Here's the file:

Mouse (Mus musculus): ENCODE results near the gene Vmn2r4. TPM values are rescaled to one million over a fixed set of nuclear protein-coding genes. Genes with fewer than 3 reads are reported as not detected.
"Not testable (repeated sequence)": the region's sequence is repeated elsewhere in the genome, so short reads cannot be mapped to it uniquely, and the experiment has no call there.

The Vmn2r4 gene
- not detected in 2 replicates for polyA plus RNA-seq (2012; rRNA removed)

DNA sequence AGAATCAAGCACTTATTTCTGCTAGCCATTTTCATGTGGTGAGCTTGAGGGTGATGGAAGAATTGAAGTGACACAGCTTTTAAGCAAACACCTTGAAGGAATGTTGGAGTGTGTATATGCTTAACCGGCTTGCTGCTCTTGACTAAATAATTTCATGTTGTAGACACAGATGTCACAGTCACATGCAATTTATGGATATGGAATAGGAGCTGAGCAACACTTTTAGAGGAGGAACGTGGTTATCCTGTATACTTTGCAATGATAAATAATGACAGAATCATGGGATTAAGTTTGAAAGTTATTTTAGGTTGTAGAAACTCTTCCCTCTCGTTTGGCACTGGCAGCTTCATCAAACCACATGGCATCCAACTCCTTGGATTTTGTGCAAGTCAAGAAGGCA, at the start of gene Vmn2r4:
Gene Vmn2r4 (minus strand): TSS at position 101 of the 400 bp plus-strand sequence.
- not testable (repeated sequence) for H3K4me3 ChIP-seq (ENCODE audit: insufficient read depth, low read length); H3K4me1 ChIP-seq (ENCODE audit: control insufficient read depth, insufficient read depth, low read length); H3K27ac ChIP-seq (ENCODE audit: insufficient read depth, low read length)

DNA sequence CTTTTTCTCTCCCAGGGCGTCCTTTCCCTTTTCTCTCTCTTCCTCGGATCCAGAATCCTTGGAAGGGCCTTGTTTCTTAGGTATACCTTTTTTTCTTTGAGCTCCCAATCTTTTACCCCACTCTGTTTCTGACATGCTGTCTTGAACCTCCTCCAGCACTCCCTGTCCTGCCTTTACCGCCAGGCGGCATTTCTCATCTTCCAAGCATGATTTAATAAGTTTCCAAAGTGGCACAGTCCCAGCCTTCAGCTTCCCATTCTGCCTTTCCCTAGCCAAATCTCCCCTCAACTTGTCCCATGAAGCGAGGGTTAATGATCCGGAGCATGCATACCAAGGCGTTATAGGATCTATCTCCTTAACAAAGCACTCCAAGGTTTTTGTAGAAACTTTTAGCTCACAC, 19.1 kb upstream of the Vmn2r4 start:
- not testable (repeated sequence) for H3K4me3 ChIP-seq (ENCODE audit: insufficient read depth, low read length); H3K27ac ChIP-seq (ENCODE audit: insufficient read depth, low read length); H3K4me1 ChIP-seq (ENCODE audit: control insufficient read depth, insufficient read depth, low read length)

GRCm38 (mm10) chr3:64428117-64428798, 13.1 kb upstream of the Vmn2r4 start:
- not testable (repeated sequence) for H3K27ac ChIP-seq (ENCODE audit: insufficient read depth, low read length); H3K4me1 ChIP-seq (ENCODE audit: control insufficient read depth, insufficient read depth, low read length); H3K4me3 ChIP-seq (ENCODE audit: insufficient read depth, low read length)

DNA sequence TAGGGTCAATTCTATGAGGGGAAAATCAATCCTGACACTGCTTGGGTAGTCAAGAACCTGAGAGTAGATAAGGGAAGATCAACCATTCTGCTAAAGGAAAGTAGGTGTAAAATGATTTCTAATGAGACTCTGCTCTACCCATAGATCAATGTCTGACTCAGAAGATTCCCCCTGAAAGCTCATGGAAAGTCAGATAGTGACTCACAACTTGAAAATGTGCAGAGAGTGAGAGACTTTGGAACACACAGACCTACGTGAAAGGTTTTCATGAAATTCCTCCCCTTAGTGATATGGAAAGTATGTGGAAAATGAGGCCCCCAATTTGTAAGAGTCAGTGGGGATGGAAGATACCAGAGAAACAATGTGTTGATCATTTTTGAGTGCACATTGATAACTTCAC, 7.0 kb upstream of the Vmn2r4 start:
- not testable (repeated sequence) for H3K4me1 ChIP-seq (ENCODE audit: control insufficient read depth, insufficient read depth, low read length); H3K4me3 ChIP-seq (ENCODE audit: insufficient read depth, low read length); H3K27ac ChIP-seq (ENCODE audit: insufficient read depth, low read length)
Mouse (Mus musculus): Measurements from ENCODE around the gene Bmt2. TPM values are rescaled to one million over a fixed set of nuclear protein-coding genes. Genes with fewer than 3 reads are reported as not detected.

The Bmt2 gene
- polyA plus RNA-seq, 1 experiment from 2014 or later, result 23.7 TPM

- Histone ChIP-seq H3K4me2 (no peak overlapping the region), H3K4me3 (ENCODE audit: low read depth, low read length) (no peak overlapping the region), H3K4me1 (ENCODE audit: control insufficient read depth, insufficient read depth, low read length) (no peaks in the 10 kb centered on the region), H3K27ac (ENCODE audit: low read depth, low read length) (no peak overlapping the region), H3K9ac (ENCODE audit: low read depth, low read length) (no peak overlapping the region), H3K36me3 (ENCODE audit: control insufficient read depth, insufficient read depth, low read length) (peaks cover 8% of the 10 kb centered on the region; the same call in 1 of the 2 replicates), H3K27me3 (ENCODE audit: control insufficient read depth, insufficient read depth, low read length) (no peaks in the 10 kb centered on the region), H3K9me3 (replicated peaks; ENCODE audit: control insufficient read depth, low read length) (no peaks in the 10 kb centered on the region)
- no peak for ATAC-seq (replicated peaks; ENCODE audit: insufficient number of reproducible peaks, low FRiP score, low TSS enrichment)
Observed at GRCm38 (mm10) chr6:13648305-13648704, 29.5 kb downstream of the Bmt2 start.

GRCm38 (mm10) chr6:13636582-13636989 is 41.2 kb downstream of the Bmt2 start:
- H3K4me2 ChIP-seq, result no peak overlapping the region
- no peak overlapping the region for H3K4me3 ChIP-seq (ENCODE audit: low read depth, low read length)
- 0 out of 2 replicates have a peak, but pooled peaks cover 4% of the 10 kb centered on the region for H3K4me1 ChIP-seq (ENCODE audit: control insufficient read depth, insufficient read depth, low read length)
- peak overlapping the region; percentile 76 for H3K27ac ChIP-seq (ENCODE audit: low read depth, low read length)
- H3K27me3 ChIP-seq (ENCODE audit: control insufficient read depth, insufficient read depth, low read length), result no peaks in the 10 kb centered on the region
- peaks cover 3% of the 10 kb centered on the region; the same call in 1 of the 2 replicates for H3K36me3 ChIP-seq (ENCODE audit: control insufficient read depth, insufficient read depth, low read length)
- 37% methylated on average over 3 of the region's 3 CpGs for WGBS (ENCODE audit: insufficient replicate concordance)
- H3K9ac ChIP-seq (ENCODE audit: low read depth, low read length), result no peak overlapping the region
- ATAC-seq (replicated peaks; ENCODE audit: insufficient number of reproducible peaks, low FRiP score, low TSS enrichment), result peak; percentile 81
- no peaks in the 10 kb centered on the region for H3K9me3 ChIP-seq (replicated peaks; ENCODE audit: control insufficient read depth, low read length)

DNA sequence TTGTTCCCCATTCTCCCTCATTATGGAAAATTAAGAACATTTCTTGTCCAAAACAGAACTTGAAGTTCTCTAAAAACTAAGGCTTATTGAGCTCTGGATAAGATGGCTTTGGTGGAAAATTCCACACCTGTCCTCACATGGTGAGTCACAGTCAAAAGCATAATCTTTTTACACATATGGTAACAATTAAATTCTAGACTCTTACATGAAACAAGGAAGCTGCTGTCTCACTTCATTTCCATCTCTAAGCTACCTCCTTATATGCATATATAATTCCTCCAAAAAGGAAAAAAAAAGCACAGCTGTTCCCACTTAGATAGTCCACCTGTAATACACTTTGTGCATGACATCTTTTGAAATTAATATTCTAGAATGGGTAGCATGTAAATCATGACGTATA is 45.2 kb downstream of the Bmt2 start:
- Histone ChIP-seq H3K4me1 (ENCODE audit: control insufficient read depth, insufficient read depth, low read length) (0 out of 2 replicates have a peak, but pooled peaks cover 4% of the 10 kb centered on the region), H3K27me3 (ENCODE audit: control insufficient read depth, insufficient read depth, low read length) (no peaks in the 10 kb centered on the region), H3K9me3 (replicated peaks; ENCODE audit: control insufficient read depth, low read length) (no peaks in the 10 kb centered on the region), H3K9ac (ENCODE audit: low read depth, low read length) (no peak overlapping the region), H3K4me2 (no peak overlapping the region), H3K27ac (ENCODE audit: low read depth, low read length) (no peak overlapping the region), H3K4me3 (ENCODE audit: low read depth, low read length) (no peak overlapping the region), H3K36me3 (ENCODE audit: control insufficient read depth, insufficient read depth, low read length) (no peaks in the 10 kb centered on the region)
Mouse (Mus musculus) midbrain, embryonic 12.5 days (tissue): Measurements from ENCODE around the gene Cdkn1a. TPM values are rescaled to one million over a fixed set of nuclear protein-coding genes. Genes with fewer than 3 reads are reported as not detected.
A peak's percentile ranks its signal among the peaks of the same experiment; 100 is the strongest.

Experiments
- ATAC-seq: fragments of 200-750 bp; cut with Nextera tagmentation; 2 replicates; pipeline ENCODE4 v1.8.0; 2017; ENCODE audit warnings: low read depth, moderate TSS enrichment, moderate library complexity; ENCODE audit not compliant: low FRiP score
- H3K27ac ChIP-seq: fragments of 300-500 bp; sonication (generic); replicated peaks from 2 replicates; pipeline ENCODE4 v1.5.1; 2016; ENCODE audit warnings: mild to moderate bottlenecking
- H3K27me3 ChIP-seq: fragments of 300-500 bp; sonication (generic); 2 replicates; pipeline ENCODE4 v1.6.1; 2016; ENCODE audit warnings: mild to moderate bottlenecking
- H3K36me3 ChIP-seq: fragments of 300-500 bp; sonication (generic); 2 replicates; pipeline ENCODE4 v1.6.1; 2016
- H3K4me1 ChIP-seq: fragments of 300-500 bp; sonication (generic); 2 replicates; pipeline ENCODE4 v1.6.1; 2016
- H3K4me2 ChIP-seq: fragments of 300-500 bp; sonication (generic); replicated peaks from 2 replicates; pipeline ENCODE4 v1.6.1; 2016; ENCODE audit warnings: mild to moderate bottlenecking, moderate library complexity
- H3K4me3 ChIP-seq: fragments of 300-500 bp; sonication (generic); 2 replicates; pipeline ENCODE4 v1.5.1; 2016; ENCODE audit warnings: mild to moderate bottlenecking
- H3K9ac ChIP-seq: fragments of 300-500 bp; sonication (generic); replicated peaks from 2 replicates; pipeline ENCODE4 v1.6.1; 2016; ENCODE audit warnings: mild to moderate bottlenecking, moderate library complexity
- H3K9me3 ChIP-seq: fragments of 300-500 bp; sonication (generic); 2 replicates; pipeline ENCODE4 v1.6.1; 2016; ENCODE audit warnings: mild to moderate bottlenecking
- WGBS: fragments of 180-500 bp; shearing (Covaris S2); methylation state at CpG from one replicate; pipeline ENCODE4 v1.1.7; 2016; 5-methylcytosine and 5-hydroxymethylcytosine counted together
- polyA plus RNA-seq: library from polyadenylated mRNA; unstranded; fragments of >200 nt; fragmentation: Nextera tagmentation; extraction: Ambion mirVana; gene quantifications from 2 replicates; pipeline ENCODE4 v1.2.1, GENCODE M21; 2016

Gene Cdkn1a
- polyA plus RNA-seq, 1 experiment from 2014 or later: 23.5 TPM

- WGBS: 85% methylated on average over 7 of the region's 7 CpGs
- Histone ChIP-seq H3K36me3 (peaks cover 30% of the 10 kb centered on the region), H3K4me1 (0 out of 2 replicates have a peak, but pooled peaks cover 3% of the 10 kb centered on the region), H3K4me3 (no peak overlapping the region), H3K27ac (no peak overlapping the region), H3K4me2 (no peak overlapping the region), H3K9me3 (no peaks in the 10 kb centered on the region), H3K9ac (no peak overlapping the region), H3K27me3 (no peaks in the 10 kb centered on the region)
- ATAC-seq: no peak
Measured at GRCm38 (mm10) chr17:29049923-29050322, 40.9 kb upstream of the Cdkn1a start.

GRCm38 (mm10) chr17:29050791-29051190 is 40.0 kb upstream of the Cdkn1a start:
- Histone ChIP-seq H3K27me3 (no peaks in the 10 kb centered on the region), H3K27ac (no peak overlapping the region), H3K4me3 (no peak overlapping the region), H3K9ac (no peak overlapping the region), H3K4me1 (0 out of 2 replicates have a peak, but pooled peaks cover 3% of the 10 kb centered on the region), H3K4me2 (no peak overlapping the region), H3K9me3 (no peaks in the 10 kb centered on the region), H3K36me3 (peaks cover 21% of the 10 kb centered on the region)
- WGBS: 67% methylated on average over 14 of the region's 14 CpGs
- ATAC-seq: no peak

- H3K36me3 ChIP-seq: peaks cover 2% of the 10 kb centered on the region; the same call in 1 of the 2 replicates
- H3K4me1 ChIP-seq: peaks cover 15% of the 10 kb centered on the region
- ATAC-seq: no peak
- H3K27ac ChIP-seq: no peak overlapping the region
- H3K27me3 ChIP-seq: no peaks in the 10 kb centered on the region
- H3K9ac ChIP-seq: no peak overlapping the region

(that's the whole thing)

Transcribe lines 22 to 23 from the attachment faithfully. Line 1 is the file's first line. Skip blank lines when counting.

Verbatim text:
- no peak overlapping the region for H3K4me3 ChIP-seq (ENCODE audit: low read depth, low read length)
- 0 out of 2 replicates have a peak, but pooled peaks cover 4% of the 10 kb centered on the region for H3K4me1 ChIP-seq (ENCODE audit: control insufficient read depth, insufficient read depth, low read length)